– Can you please introduce yourself in a few words.
I am creator and host of CoffeeCon. Since school, I’ve worked as a writer, musician, humorist, photographer and producer.

– What’s your story in the coffee industry?
I was freelance writing when a client commented on my taking 20 minutes to brew coffee. He said maybe I should be writing about coffee. I took his advice, mocked up a newsletter and he sent it to USA Today. They published a blurb and I had reinvented myself. I reviewed (and still do) coffee makers.

– What’s your specialty and what makes you different?
Most coffee writers and event producers focus on trade issues and beans. What interests me is consuming and the big picture of getting the best flavor from coffee. This means I put beans and brewers on equal footing. I believe as a consumer in 2018 you need to know as much about how to brew as you do the beans sources. It’s not as easy as wine or craft beer, where it’s all done and bottled before you open it. Coffee has lots more for the consumer to learn and do. Hence CoffeeCon, my event, is totally different than other coffee festivals.

– What was your first coffee experience?
My dad used to pour a little coffee into my milk. My first experiences were with him.

– How/when have you discovered about specialty coffee?
My good friend Bob got into cooking and found a shop that sold beans in giant open barrels. He then purchased a grinder and invited me over. I learned how fun is the chase to find the best and how social it is to share it with friends.

– What was your best coffee experience?
Sitting with my lovely wife outside our first apartment and just sipping coffee and talking together. To this day, there’s nothing I enjoy more.

– Do you prepare coffee at home ? If yes, what method do you use?
I have 20 coffee makers in my kitchen. First thing each morning I pick one. My go-to when rushed is probably a Chemex. I grind coffee in a twenty year-old Ditting 804 that I keep in the garage because it won’t fit in the kitchen. I measure carefully, and only use good coffee beans, but I’m not a snob. I often like blends and rarely purchase ultra-high priced beans. I like to think I can extract the best from any good bean.

– How do you like your coffee? Black, sugar and milk, iced, vietnamese style,…?
I am skeptical of the current coffee purist fashion. I think people leave a lot of joy on the table by denying themselves cream and sugar in order to appear in lock step with coffee divas. Have it how you like. Even a great coffee gets even better when you indulge a little cream in it. I always put cream in my first cup, the higher the fat content, the better. A little sweetener doesn’t hurt either.

– How would you qualify yourself as coffee drinker (occasional, heavy, addict…)?
Anyone as fastidious about brewing as I am can’t drink too much. I live a busy life, so I often have just two 4/5 ounce cups per day. When I have time, I brew in the afternoon. When I entertain in the evening I always offer to make coffee. When the crowd says yes, I indulge them. I find I always sleep fine after an enjoyable evening, just as I’m always awake if I am disturbed. Coffee seems to matter little to my sleep patterns.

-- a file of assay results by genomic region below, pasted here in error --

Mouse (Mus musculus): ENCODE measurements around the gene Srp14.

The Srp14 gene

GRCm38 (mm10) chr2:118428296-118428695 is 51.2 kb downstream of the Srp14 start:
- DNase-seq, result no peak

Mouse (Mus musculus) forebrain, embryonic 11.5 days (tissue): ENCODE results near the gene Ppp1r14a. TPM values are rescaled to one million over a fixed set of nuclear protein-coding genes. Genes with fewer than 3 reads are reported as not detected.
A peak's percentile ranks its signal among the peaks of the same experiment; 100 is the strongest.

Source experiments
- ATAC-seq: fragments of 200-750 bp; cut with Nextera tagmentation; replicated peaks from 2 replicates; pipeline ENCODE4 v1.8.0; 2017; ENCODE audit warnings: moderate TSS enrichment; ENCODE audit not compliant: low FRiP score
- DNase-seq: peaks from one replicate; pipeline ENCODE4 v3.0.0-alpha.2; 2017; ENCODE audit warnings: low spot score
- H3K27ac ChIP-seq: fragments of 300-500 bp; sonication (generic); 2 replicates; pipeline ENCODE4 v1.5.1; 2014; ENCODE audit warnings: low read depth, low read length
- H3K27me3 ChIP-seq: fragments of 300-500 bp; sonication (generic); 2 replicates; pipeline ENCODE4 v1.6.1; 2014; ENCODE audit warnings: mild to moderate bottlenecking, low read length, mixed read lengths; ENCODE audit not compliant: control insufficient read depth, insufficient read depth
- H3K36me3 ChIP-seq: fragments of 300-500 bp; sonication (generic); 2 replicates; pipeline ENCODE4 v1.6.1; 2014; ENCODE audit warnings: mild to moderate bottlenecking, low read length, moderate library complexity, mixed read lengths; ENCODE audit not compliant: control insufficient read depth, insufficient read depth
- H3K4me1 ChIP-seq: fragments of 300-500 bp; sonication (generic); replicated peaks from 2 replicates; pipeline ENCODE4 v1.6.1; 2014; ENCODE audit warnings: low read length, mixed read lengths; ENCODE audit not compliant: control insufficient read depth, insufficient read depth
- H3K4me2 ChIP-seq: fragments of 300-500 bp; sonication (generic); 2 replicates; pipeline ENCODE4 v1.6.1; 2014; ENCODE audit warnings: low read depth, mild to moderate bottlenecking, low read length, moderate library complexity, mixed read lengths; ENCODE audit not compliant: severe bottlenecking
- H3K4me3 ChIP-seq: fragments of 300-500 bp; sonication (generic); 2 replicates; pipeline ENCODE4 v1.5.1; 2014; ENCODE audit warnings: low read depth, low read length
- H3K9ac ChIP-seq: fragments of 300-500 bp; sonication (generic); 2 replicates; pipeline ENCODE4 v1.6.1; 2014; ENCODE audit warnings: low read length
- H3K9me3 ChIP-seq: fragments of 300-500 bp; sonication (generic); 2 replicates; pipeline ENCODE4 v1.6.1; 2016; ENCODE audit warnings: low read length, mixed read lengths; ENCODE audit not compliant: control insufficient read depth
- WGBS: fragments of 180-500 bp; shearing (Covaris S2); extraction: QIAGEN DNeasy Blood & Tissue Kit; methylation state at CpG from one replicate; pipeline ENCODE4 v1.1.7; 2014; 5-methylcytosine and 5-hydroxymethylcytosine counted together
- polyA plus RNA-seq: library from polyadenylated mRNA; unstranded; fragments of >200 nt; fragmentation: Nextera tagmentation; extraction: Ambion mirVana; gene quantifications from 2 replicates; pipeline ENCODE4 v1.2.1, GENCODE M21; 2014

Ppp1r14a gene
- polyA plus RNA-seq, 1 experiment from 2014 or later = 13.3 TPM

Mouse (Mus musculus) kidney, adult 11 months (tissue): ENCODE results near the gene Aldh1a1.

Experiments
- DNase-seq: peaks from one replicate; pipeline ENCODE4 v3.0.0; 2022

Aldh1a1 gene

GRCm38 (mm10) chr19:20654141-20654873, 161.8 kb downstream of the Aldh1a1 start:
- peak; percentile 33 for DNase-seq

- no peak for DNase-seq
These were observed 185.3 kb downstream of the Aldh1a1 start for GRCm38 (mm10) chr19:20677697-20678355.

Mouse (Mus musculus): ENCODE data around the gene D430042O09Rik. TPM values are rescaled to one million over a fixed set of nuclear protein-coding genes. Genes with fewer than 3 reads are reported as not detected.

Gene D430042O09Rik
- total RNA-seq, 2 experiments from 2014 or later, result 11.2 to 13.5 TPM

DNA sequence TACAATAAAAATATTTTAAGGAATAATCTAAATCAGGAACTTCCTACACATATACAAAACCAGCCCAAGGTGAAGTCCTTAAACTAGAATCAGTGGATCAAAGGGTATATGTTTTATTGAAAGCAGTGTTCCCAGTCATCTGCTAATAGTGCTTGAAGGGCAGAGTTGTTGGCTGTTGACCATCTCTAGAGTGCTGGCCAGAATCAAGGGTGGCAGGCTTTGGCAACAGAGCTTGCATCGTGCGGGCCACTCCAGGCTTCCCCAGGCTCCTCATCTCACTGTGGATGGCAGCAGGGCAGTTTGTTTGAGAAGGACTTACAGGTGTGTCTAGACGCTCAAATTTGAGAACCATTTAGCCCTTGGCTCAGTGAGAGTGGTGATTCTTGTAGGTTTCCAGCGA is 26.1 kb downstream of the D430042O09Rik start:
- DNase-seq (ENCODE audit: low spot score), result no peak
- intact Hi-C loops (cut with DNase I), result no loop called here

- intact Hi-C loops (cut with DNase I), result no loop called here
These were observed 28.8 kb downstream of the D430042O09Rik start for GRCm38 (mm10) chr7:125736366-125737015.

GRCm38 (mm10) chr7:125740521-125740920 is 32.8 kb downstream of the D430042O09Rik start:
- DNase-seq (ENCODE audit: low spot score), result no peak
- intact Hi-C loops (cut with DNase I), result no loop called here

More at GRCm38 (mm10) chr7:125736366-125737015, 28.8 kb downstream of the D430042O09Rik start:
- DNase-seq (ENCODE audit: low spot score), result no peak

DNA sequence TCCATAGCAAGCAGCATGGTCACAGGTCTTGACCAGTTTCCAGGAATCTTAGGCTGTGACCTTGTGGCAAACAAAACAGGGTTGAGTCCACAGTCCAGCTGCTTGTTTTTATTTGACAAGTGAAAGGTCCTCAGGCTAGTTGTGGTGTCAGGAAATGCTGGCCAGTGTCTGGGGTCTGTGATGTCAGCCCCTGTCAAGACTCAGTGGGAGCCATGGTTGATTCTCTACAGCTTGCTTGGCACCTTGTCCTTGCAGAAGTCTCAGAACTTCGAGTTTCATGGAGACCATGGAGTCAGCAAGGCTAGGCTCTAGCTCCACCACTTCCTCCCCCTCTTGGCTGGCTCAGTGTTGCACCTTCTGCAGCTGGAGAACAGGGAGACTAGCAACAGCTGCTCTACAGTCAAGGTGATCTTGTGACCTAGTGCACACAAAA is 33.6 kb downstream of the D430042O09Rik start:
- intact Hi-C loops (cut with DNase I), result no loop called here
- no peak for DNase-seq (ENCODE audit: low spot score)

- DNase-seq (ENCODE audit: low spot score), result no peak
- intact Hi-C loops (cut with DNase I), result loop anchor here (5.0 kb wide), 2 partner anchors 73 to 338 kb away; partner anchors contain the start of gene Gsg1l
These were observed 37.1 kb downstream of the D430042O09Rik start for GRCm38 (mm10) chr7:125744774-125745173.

– Have you always been into the coffee industry? If not, what was your previous job?
I am not really into the coffee industry. I’ve never worked a day in the coffee industry. I do not have any avocation to own a coffee bar or roastery. It is too much hard work. I’m a passionate advocated for coffee. I’m a good storyteller. I like to think I’m fun to be around. Those are my abilities but they seem to be quite different than skills needed to own a successful coffee business. I think it helps that I’ve never been an industry jobholder. Keeps me neutral and relatively free of conflict. I am full of opinions, however.

– Do you have another passion or a hobby besides coffee?
Lots of them. I’m an audiophile. I also record sound effects. I have a microphone collection that rivals my coffee makers. I am a musician and record collector. I also have an estimable collection of vintage radio shows. I am currently working on what I hope will be the definitive biography of Jack Benny, perhaps the best-ever radio comedian.

– What other place would you recommend, anywhere in the world (coffee or not)?
There are so many. New York has so many. I can’t single one out. Oh, okay. I recommend Polly’s in Long Beach. Mike Sheldrake has a time capsule of specialty coffee as it was in the early 1990s. That’s a compliment to his finding the right beans, blending them skillfully and roasting them with just a hint of dark, but in every way developing their complexity and fragrance.

– What is/are your favorite website(s) to get information about coffee?
I have my own blog based on my newsletter, The Coffee Companion, that’s full of articles I’ve written over the years. I wrote so many I occasionally find one I swear I’ve never read before, even though I wrote it. Otherwise, I rarely read about coffee. I’d rather read about stereo systems and music.

– What would you say to people who don’t know much about coffee?
They don’t know how much power they have when they brew. I often brew several times before I discover the best method, tweak the parameters of time, temperature and how to extract for maximum enjoyment. I hope CoffeeCon will be remembered for introducing this concept to a large number of consumers.

Thomas
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Thomas

Thomas Wyngaard Founder at OK Coffee, started in the coffee industry at OR Coffee Begium, now Director of Saison Coffee in New York City.